Two construction workers were buried in a 10 foot trench that collapsed on them while they were working in the Bronx. The workers were trapped at Fish Avenue and Hicks Street, in the Williamsbridge section of the Bronx. They were rescued by members of the Fire Department during the early evening hours.
The timely rescue was simple but effective. Emergency personnel lowered something called a “Stokes Basket,” described in media reports as a type of stretcher, into the trench, allowing the construction workers to free themselves from the dirt and debris and be lifted out of the trench. It is not known how long the workers were trapped.
The two trapped construction workers were injured but their injuries were not believed to be life threatening. They were rushed to Jacobi Hospital for medical care. Our thoughts and prayers go out to the injured construction workers and those who love them.
Construction accident attorneys are familiar with trenches and the perils associated with trench work. But, lay persons often wonder what a trench is, the risks involved in trench work and why trenches are essential during construction work.
First, trench work is a leading cause of serious injury and death at construction sites. A trench is a man-made cavity or hole in the ground that is created by excavation work. According to OSHA, a trench is deeper than it is wide and is no wider than 15 feet. Trenches are narrow by nature and therefore pose a risk of a cave in.
A cave-in or collapse can occur when a trench is dug in an unsafe area. Why? The soil is unstable where the trench has been dug is unstable and not structurally sound. Construction equipment and other vehicles can also disturb the integrity of the soil and impact the safety of a trench. Water is frequently a foe of trenches. Too much water in the soil around a trench can disturb the strength and quality of a trench. Water can also enter the trench and leave the trench vulnerable. Dewatering techniques are important to preserve the stability of a trench. This is accomplished by using high performance pumps to drain the trench.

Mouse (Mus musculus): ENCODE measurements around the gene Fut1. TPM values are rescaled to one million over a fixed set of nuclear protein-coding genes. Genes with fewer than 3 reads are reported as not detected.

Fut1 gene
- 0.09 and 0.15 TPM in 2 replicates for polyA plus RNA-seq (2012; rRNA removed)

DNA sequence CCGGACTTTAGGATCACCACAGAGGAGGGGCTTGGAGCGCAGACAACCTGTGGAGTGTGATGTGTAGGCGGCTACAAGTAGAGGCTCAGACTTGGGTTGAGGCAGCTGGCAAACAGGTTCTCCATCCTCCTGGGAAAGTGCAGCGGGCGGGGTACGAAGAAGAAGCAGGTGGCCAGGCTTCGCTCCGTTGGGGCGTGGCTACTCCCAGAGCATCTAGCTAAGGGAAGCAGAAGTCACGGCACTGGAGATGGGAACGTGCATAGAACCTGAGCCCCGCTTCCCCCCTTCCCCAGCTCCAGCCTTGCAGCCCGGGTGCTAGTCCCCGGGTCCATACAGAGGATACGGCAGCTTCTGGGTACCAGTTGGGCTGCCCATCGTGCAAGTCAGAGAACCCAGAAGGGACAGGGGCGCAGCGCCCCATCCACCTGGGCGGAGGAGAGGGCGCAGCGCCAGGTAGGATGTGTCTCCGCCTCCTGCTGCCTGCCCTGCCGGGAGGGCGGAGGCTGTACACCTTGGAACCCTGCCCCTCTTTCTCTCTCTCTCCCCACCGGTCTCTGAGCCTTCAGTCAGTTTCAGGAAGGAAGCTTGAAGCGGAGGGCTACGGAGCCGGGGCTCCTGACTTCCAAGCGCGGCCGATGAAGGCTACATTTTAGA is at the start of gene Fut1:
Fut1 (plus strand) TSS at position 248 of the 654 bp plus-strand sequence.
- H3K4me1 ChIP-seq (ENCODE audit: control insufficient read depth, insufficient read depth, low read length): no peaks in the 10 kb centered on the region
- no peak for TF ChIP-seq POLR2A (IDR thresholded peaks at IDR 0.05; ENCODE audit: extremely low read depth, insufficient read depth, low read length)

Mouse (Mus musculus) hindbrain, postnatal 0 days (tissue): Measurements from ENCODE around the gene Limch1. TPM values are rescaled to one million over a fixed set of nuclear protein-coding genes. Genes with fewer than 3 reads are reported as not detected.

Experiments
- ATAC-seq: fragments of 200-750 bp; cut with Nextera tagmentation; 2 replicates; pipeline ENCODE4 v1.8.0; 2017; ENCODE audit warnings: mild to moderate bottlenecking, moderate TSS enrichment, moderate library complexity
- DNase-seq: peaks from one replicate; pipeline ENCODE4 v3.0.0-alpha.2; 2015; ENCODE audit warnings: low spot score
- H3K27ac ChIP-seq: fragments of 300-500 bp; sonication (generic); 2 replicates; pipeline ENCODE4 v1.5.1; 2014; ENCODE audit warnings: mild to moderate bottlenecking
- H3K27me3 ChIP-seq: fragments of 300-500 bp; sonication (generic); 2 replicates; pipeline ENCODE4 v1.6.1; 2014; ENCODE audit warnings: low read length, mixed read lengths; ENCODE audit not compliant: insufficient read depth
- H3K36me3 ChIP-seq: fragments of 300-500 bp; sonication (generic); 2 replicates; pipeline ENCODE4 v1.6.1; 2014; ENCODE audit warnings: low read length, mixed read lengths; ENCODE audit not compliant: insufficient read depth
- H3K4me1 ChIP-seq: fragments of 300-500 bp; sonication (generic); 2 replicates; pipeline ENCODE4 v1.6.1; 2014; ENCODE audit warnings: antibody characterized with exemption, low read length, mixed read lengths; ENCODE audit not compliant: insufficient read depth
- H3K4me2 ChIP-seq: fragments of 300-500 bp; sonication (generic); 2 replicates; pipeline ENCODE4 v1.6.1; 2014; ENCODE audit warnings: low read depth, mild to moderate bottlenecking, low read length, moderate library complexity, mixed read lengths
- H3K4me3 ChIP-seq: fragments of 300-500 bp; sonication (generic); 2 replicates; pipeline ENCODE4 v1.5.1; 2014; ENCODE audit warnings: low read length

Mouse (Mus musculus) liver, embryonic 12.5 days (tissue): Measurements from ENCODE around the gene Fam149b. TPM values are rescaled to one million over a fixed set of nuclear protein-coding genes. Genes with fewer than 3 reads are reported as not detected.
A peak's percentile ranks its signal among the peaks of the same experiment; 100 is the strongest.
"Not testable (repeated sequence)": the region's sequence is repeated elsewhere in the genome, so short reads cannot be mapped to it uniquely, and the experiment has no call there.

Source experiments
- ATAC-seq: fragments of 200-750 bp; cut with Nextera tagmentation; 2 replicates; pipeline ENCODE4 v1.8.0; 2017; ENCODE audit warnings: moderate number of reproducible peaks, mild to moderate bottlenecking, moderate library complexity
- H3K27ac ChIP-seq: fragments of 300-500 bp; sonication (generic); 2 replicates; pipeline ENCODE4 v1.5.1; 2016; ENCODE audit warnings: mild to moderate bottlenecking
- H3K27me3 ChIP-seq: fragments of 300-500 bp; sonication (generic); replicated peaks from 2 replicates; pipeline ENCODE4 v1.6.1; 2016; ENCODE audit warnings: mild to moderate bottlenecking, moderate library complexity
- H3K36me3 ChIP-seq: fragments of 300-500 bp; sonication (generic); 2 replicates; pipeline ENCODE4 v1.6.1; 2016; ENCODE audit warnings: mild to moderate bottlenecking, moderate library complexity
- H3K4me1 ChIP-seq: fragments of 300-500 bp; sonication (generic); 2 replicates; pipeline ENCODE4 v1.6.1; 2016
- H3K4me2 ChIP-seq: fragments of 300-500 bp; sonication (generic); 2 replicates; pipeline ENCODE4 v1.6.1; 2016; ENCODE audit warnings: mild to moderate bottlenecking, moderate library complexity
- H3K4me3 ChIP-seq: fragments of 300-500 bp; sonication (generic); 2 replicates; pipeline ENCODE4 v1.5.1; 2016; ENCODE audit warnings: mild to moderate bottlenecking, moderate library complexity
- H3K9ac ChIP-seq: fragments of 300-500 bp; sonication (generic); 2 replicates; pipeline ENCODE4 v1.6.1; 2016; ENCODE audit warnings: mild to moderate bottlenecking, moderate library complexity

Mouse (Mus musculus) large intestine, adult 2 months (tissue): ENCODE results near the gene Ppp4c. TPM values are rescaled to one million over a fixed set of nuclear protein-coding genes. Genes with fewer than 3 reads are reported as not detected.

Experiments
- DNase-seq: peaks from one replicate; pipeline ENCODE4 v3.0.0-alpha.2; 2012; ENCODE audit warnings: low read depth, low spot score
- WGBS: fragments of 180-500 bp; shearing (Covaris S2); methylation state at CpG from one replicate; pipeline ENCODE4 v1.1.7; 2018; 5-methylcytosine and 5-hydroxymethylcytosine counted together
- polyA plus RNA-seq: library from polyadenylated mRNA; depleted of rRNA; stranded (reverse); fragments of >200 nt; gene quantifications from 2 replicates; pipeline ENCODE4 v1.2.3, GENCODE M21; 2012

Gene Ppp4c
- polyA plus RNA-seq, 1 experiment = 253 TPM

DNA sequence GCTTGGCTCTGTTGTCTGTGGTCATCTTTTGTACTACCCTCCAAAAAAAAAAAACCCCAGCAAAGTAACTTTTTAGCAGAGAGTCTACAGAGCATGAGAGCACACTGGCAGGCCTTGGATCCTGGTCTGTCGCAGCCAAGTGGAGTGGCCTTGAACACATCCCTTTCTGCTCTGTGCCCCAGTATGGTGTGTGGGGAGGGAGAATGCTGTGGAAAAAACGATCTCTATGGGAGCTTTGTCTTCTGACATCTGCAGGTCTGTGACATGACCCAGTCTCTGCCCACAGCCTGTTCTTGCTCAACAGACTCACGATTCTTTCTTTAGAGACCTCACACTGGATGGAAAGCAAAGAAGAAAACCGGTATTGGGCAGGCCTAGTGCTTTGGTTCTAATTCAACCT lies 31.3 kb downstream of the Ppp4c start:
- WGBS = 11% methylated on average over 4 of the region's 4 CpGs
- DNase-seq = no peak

Trenches at construction sites are required to be protected so that workers are safe. Trench protection includes shoring, which is designed to prevent a cave in by holding up the walls of the trench. Trench shields are also used to protect workers from the effects of a trench cave-in or collapse.
Shoring photo here:
Shields, frequently referred to by trade workers as a “trench box,” are generally made of steel or aluminum. They safeguard the workers as they work in the trench, guarding them or shielding them from a cave-in.
Workers are also supposed to be provided a means of escaping the trench. A ladder is customarily provided so that a worker has an opportunity to escape a dangerous trench. Lastly, having seasoned, experienced workers at the site often prevents accidents before they happen. There is no substitute for life experience.
Trench work is dangerous and consequently workers need to be afforded every opportunity to do their job safely. We hope that folks in this country learn more about these dangers and continue to make worker safety a priority.
If you or a loved one has been involved in a trench accident, you should consider consulting an experienced construction accident attorney. Block O’Toole & Murphy is a law firm that prides itself on fighting for construction workers and their families. The firm has recovered nearly 1 billion dollars in verdicts and settlements for their injured clients. You may contact them anytime by calling 212-736-5300.